Featured Wednesday, 15 January , 2020Short Link:
The aftermath of weight loss is often expected and welcomed: higher energy levels, smaller pants, and a more defined body. But there is one unexpected challenge: keeping skin tight while losing weight.
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Well, in short, it’s usually linked with rapid weight loss, so it’s a common conundrum among people who undergo bariatric surgery for massive weight loss (more than 100 pounds), explains Jordan Jacobs, M.D., an assistant professor of plastic and reconstructive surgery at Mount Sinai Hospital in New York.
In fact, about 70 percent of people who undergo the procedure are left with excess skin, some studies find. “Losing weight rapidly doesn’t give our skin adequate time to gradually contract and this results in loose, hanging skin,” he says.
But loose skin post-weight loss is also a product of the weight gain itself. “Skin has a finite elasticity, and if pushed beyond the limit of that elasticity upon weight gain, the skin cannot fully contract back down upon subsequent weight loss,” explains Joshua Zuckerman, M.D., surgical director at New York City-based Zuckerman Plastic Surgery.
So who can expect loose skin after weight loss? While it varies, mild weight loss (think: 20 pounds or less) typically doesn’t lead to excess skin, Zuckerman says. Weight loss of 40 to 50 pounds can as can massive weight loss of 100+ pounds.
Also: It’s not just how much weight you lose, but your age and skin quality that determines whether or not you’ll experience loose skin after weight loss, he says. “Younger patients have a better chance at avoiding excess skin as do those with inherently high skin elasticity.” (As you age, the elastic fibers and collagen molecules that give your skin its firmness lose their strength.)
Men also tend to do better in their arms and legs than women do, notes Jeffrey M. Kenkel, M.D., a professor and chair of the Betty and Warren Woodward Chair in Plastic and Reconstructive Surgery at UT Southwestern Medical Center.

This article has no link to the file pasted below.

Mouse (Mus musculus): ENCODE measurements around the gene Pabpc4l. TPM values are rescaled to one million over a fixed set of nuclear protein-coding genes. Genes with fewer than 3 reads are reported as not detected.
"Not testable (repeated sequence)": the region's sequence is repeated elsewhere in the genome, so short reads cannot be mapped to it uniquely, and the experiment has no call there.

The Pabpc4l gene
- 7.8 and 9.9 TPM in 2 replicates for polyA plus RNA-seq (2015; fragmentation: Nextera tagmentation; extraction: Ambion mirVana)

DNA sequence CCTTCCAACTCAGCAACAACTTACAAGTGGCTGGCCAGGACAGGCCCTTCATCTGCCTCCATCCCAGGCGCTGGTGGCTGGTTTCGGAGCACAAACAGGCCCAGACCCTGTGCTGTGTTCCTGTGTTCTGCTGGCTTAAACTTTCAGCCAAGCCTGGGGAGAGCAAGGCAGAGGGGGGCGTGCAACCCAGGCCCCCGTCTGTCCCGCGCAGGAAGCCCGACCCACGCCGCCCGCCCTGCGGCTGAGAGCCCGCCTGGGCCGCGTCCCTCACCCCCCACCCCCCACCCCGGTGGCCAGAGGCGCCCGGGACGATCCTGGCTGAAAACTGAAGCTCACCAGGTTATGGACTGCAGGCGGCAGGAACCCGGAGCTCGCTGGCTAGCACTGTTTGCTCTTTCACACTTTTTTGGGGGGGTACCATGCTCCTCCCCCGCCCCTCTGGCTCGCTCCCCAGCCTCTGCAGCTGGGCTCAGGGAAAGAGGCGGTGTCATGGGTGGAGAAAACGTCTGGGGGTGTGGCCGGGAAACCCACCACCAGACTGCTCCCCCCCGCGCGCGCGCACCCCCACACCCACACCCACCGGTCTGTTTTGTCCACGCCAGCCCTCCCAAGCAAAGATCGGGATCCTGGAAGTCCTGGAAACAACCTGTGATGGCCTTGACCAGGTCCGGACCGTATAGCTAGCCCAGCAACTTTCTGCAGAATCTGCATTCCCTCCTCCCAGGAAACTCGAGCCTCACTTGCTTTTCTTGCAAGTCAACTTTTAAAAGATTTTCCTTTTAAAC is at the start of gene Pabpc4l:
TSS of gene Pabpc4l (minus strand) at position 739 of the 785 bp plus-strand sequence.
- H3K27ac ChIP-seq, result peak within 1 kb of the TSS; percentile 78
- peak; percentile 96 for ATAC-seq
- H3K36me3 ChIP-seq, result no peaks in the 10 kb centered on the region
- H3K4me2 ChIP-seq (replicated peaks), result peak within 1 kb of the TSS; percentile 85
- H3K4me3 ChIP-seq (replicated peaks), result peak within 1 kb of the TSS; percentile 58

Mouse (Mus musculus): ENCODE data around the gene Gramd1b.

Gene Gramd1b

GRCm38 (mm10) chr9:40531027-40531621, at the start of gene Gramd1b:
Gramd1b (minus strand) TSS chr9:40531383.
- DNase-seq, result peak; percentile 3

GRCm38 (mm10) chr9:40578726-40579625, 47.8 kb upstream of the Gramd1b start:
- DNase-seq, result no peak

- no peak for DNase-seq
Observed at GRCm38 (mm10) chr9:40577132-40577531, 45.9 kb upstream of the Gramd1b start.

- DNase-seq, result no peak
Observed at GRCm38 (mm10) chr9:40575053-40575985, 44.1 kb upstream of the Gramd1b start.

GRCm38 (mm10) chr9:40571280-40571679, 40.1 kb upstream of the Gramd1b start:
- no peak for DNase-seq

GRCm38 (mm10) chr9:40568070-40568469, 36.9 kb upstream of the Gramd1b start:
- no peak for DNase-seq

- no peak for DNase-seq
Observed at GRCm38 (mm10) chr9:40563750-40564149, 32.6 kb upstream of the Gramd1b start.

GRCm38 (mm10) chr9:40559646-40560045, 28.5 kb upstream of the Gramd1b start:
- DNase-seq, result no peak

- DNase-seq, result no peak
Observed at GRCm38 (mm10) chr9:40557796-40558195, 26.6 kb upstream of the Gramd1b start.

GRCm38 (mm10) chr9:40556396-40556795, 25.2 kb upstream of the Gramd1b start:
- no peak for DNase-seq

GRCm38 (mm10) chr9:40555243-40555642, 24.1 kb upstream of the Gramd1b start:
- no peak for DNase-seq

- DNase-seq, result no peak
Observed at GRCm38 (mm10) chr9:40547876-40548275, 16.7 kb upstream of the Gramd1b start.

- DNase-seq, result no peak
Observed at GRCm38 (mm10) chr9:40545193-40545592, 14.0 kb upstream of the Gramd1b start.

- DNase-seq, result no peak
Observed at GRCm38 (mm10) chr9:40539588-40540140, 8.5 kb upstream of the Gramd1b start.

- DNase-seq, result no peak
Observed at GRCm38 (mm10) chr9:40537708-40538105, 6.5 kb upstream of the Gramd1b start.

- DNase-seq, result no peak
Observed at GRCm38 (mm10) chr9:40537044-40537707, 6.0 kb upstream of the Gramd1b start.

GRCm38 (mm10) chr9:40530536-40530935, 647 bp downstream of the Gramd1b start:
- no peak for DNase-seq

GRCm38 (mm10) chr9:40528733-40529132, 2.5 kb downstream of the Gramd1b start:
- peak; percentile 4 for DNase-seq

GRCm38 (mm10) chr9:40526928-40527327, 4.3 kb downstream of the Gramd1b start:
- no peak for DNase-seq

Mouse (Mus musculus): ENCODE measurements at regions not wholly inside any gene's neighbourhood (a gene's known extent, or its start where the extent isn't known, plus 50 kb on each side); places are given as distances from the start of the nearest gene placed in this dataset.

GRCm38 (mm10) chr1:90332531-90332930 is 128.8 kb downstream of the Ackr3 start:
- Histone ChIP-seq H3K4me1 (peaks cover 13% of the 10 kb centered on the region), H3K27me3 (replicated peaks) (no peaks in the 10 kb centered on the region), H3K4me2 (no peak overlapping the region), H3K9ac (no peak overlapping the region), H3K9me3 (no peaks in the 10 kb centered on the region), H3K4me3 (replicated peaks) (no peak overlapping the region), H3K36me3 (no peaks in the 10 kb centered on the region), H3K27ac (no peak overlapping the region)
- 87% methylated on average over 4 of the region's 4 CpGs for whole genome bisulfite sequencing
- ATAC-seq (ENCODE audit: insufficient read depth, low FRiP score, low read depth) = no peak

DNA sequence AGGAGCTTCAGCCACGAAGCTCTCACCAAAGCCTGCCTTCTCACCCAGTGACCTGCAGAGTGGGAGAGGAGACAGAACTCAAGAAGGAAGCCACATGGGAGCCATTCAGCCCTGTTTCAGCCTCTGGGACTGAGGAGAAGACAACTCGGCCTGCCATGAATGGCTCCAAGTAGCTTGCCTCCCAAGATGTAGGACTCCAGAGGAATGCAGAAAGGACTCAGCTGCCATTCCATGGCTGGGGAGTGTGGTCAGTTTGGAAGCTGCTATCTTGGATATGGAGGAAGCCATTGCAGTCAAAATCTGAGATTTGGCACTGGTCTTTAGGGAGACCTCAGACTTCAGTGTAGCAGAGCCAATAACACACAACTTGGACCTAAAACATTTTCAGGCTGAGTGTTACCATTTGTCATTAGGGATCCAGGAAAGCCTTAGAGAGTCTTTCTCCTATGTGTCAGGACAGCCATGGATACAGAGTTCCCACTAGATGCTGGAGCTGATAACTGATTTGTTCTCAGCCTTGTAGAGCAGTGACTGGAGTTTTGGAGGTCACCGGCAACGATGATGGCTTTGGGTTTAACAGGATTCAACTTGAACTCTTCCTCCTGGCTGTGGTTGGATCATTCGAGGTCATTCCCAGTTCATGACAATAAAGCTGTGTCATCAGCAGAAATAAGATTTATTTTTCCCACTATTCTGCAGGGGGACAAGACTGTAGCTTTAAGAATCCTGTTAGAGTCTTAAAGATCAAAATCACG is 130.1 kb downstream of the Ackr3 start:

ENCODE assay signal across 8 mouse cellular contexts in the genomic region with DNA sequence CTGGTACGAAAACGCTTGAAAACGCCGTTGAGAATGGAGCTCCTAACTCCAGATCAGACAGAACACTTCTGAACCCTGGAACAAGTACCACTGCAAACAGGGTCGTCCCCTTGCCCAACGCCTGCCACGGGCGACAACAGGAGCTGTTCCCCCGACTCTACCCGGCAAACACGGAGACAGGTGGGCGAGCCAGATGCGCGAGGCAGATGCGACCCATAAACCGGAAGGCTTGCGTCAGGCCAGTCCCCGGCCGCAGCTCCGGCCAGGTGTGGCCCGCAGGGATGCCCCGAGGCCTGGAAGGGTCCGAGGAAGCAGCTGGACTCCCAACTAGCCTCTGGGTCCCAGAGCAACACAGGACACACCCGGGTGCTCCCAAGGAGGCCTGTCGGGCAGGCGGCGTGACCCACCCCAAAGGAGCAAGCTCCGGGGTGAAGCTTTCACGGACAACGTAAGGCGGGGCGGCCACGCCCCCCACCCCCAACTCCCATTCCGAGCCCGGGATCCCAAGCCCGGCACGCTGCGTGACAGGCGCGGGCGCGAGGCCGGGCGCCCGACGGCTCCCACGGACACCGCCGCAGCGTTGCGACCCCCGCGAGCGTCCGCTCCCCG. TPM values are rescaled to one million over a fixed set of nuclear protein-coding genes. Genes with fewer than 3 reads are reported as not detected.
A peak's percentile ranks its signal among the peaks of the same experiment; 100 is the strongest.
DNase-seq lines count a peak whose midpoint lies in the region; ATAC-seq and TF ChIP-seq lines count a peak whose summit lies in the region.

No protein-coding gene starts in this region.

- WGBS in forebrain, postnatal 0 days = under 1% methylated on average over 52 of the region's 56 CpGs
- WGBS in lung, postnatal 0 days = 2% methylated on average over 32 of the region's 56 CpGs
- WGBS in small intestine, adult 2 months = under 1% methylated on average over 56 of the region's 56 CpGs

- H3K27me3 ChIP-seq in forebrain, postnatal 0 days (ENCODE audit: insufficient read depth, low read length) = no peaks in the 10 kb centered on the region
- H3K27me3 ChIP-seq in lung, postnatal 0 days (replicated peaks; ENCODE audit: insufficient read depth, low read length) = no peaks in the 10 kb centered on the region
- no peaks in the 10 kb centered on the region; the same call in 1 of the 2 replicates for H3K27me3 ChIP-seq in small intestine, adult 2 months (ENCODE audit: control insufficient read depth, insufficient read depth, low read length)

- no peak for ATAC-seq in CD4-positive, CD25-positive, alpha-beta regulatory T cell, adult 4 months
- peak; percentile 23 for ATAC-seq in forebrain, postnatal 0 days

Loose skin from weight loss usually requires surgical removal to effectively contour the body, explains Jacobs.
“Typically speaking, after bariatric surgery or massive weight loss, plastic surgery is required to remove excess skin,” says Zuckerman. “These plastic surgery procedures are very effective and typically involve cutting away excess skin and lifting or reshaping the remaining tissue.”
On top of surgical excision, options include liposuction (which uses a suction technique to remove fat, and, for patients with mild skin (and fat) excess, non-invasive procedures usually in the form of ultrasound or radiofrequency procedures that heat up the skin and cause contraction by triggering collagen production, explains Jacobs.
You might have micro-needling with radio frequency energy done, for example, which makes thousands of tiny punctures in your skin and delivers radiofrequency energy during treatment, explains Zuckerman.
Patients can also turn to contouring procedures such as BodyTite and FaceTite (which can be used in conjunction with liposuction) to remove fat and tighten skin, but for all but mild cases of excess skin, these treatments may not fully address the problem, he notes.
In short, surgical excision (though it comes with a longer recovery) remains the gold standard, says Jacobs (and produces “profound” effects) and the results from the more minimally-invasive treatments are what you would expect: subtle, he says.
Besides the non-invasive and minimally-invasive options out there that are somewhat effective, (but, again, usually only for those with mild cases) there’s no magic cream or exercise that’s going to tighten loose skin after weight loss on its own. That’s what makes excess skin a difficult problem for those with more moderate cases, says Zuckerman.
While it’s not always an option (especially for those who have bariatric surgery done), gradual weight loss seems to be the best though for preventing loose skin in the first place, notes Jacobs.
Not really, docs say—though remember, how much excess skin you’re left with and how well your skin responds to weight loss in the first place depends on everything from age and genetics to how much weight you lost and your skin quality. So, depending on your circumstance, you might be able to expect some changes.
“Patients who may see improvement in their loose skin are those who do not have stretch marks and younger patients who still have reasonable skin quality despite weight gain,” says Kenkel. “The quality of the skin is the key to improvement.”
Jacobs also suggests that if you’ve lost weight gradually to give your skin a full year to contract once you’ve reached your goal weight. “After this time, you are not going to see any more noticeable tightening.”
Then, if you have loose skin you’re concerned about—or if you have loose skin after bariatric surgery—do your homework and get in touch with a plastic surgeon certified by the American Board of Plastic Surgery to learn about your options, suggests Jacobs.
“There are a lot of physicians that label themselves as ‘plastic surgeons’ and, as long as they have a valid medical license, they can legally perform any procedure,” he says. “But the American Board of Plastic Surgery denotes the proper training.”